I have been a fan of Stephen King for many years and watched many of the adaptions of his work, however, this one has always slipped through my grasp, for reasons unknown. Upon watching it now I wish I had watched it sooner.

For the most part this is a good haunted house film, the story is suitably scary and the threat feels very real, Samuel L. Jackson does a lot with a very limited roll, and the dated early 2000s CGI effects bring an element of fond nostalgia with them. I would say the film crosses the line into unintentionally funny a few times, but for the most part this isn’t the case.

I saw the director’s cut ending and enjoyed it immensely I thought it managed to nail the tone perfectly between bleak and intriguing, I am aware there are several different endings out there and tried to watch as many of them as I could after watching this film to see which worked the best- I found the director’s cut ending was the best.

My one complaint of this film would be John Cusack. Now, this is only a light criticism but it must be said, Cusack is playing himself here as he often does, if you don’t like Cusack’s shtick then you will find his character irritating and annoying so that may hamper your enjoyment of this film.

Overall, a fun charming horror film.

Pros.

Jackson

The director’s cut ending

The dated CGI

The scares

Cons.

Cusack is not even trying to act here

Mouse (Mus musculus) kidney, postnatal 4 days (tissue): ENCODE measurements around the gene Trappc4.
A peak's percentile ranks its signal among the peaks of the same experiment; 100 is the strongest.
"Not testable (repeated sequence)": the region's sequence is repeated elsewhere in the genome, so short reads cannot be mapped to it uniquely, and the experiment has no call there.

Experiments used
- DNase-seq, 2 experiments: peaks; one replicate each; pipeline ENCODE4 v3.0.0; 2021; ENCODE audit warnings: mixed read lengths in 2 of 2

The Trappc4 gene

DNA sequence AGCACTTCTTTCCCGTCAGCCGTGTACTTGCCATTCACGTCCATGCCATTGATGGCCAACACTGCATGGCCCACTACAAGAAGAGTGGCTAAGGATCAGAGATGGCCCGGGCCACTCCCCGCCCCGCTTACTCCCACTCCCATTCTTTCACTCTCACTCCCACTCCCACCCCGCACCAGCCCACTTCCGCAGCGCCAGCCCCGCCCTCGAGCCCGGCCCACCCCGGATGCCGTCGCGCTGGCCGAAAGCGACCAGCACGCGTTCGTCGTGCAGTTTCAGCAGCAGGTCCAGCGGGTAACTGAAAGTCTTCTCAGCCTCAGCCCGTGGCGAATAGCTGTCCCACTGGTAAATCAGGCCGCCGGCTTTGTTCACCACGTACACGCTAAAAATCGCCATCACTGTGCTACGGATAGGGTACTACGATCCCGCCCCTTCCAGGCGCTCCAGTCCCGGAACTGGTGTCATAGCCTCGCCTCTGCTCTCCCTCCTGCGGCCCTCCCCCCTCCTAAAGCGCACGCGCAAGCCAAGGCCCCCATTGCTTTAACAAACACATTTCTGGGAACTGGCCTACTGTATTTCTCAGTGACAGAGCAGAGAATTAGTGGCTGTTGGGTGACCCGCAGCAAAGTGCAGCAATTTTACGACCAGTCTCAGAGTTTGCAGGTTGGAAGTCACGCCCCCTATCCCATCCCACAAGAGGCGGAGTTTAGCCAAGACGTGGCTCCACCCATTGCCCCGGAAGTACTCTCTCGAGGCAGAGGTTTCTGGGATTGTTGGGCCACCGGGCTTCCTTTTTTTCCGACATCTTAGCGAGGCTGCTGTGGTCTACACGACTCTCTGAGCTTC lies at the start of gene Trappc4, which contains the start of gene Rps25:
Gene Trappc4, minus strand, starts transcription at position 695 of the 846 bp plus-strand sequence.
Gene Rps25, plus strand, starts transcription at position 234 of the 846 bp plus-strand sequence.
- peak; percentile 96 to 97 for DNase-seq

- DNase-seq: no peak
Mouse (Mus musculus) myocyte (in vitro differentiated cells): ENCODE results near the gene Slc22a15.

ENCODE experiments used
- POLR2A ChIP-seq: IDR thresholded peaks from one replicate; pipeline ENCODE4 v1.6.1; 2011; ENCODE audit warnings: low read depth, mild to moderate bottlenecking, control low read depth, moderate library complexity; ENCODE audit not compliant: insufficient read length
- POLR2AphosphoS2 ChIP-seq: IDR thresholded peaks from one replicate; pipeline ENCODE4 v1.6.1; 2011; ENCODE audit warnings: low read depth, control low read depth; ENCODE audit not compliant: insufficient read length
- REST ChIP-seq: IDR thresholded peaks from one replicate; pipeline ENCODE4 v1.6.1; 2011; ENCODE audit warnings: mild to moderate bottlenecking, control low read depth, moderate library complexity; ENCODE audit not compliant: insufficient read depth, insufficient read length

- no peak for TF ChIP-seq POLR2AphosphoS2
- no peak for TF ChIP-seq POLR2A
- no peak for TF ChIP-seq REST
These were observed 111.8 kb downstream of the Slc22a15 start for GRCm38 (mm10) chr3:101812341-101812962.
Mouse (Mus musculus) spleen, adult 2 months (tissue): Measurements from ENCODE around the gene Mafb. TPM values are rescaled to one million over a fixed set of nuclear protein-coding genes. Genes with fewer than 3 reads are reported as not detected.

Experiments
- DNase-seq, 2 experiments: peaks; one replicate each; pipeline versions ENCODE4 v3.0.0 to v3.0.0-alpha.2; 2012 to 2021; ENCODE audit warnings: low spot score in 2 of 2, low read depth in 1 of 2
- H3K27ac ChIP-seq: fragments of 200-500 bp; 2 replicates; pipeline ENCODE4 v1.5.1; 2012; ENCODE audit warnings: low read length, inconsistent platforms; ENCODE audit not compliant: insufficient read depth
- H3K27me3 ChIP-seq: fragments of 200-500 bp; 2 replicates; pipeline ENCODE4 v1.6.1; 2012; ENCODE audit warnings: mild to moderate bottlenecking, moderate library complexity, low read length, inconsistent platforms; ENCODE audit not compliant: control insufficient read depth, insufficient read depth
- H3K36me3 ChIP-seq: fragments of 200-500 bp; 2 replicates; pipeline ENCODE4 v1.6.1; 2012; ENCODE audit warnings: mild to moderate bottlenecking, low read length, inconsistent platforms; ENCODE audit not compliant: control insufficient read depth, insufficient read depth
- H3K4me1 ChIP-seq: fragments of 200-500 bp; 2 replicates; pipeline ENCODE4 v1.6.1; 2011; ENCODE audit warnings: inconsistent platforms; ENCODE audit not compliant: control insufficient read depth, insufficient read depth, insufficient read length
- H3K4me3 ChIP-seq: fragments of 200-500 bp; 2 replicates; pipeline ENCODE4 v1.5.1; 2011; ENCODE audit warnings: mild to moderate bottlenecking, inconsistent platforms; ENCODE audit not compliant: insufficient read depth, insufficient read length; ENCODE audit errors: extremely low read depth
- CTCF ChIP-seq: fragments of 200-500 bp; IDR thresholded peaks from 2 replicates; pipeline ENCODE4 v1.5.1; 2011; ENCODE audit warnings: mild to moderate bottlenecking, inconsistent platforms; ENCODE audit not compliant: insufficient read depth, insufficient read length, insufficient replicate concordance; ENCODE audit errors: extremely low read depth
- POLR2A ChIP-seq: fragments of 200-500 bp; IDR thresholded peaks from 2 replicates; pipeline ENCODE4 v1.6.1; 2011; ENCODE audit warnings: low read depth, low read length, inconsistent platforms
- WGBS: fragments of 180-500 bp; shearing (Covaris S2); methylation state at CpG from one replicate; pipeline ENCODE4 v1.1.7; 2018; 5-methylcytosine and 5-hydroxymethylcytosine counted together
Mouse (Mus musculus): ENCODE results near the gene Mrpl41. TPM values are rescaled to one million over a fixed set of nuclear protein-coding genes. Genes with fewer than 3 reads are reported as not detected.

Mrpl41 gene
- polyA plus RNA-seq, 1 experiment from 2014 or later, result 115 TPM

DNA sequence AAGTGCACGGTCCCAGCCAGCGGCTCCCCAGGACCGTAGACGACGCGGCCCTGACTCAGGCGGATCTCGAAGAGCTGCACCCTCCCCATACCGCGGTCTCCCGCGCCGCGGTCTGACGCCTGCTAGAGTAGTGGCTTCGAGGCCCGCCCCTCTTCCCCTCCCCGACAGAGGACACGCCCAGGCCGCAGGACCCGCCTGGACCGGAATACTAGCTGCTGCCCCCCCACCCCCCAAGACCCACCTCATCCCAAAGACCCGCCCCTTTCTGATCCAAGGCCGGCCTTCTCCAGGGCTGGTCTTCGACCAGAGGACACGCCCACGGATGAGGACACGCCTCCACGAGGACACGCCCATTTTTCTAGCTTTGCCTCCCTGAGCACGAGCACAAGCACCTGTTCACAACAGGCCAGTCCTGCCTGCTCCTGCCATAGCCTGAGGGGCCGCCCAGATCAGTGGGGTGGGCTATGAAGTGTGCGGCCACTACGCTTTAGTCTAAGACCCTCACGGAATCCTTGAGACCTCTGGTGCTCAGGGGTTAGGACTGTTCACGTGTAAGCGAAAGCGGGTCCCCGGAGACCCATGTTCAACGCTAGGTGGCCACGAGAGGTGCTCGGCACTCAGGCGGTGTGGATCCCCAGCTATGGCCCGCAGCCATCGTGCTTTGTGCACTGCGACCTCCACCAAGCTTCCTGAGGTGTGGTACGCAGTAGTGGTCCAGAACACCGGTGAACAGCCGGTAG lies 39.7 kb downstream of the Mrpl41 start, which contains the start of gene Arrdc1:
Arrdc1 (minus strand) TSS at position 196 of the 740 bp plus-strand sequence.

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Pet Sematary: Sometimes Dead Is Better.

Pet Sematary is a supernatural horror film directed by Kevin Kolsch; based on the Stephen King novel of the same name. The film revolves around a family that finds a graveyard behind their house, that allows things to come back from the dead, this could be animals, or it could be people, but when they come back, they come back changed.

First things first, I just need to say I had very high expectations when I went in to see this film, as I love the work of Stephen King, as well as the 1980 version of this film. As a result of that I was disappointed with it and thought that while the new version did have a few cool scenes, it wasn’t a patch on the original film.

For me the issues began with the casting of Jason Clarke as Louis Reed. I don’t like Clarke and I certainly don’t rate him as an actor. I don’t know if I just haven’t seen him in the right role, but it seems like whenever he turns up in a film, that film turns out to be bad; the list of films that prove this point is long, but some choice examples are Winchester, Terminator Genesis and Serenity, however he is the best of a bad bunch.